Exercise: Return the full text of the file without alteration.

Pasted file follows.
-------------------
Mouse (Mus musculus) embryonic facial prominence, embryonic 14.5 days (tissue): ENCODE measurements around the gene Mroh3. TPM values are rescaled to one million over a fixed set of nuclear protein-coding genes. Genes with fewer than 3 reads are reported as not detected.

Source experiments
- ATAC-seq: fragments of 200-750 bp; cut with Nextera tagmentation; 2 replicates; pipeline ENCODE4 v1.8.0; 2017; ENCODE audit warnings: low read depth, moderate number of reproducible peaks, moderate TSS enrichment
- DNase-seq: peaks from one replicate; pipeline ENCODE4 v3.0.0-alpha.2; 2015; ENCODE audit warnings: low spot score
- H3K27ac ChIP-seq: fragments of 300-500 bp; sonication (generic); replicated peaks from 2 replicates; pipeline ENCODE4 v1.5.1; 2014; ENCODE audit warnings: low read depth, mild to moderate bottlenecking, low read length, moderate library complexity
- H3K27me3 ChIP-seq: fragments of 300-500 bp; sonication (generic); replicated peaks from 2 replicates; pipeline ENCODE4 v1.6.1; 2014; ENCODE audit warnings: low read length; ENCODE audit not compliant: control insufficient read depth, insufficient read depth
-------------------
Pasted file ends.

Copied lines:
Mouse (Mus musculus) embryonic facial prominence, embryonic 14.5 days (tissue): ENCODE measurements around the gene Mroh3. TPM values are rescaled to one million over a fixed set of nuclear protein-coding genes. Genes with fewer than 3 reads are reported as not detected.

Source experiments
- ATAC-seq: fragments of 200-750 bp; cut with Nextera tagmentation; 2 replicates; pipeline ENCODE4 v1.8.0; 2017; ENCODE audit warnings: low read depth, moderate number of reproducible peaks, moderate TSS enrichment
- DNase-seq: peaks from one replicate; pipeline ENCODE4 v3.0.0-alpha.2; 2015; ENCODE audit warnings: low spot score
- H3K27ac ChIP-seq: fragments of 300-500 bp; sonication (generic); replicated peaks from 2 replicates; pipeline ENCODE4 v1.5.1; 2014; ENCODE audit warnings: low read depth, mild to moderate bottlenecking, low read length, moderate library complexity
- H3K27me3 ChIP-seq: fragments of 300-500 bp; sonication (generic); replicated peaks from 2 replicates; pipeline ENCODE4 v1.6.1; 2014; ENCODE audit warnings: low read length; ENCODE audit not compliant: control insufficient read depth, insufficient read depth